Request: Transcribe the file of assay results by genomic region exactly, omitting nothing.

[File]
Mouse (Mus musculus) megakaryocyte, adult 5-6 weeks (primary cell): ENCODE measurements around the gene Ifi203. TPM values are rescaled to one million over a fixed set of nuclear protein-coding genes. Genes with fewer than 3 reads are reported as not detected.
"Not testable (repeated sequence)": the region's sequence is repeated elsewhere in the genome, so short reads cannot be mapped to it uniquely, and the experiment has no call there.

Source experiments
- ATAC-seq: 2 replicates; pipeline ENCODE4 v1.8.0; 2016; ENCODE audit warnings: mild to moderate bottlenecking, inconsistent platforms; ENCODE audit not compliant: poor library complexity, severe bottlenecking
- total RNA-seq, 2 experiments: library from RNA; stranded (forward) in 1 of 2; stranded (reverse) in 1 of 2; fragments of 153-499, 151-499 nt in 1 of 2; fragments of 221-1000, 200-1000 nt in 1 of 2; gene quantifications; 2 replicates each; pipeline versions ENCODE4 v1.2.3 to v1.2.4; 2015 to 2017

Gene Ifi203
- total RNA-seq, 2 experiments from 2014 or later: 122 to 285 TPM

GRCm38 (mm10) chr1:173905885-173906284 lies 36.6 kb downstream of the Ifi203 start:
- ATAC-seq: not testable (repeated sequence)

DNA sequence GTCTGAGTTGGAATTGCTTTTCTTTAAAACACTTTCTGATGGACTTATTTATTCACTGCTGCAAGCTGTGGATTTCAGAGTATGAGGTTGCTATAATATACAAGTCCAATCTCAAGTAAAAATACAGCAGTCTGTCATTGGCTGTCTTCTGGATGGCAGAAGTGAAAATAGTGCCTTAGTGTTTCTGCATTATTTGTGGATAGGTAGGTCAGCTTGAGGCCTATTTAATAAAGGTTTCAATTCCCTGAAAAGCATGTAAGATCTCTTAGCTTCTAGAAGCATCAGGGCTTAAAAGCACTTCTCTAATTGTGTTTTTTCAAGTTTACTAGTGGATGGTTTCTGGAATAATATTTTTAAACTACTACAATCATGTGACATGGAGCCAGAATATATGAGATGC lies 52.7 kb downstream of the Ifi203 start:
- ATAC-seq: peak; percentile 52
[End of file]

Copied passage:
Mouse (Mus musculus) megakaryocyte, adult 5-6 weeks (primary cell): ENCODE measurements around the gene Ifi203. TPM values are rescaled to one million over a fixed set of nuclear protein-coding genes. Genes with fewer than 3 reads are reported as not detected.
"Not testable (repeated sequence)": the region's sequence is repeated elsewhere in the genome, so short reads cannot be mapped to it uniquely, and the experiment has no call there.

Source experiments
- ATAC-seq: 2 replicates; pipeline ENCODE4 v1.8.0; 2016; ENCODE audit warnings: mild to moderate bottlenecking, inconsistent platforms; ENCODE audit not compliant: poor library complexity, severe bottlenecking
- total RNA-seq, 2 experiments: library from RNA; stranded (forward) in 1 of 2; stranded (reverse) in 1 of 2; fragments of 153-499, 151-499 nt in 1 of 2; fragments of 221-1000, 200-1000 nt in 1 of 2; gene quantifications; 2 replicates each; pipeline versions ENCODE4 v1.2.3 to v1.2.4; 2015 to 2017

Gene Ifi203
- total RNA-seq, 2 experiments from 2014 or later: 122 to 285 TPM

GRCm38 (mm10) chr1:173905885-173906284 lies 36.6 kb downstream of the Ifi203 start:
- ATAC-seq: not testable (repeated sequence)

DNA sequence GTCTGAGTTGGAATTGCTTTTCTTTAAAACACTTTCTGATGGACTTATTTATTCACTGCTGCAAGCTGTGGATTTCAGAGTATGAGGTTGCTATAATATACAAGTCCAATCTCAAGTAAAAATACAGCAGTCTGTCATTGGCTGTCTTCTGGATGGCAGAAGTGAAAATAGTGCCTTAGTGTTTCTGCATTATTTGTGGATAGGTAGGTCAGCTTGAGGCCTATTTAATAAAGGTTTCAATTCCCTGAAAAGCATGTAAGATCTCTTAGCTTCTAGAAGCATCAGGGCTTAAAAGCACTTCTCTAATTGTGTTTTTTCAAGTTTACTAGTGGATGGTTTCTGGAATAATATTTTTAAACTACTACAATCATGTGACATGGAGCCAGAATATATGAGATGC lies 52.7 kb downstream of the Ifi203 start:
- ATAC-seq: peak; percentile 52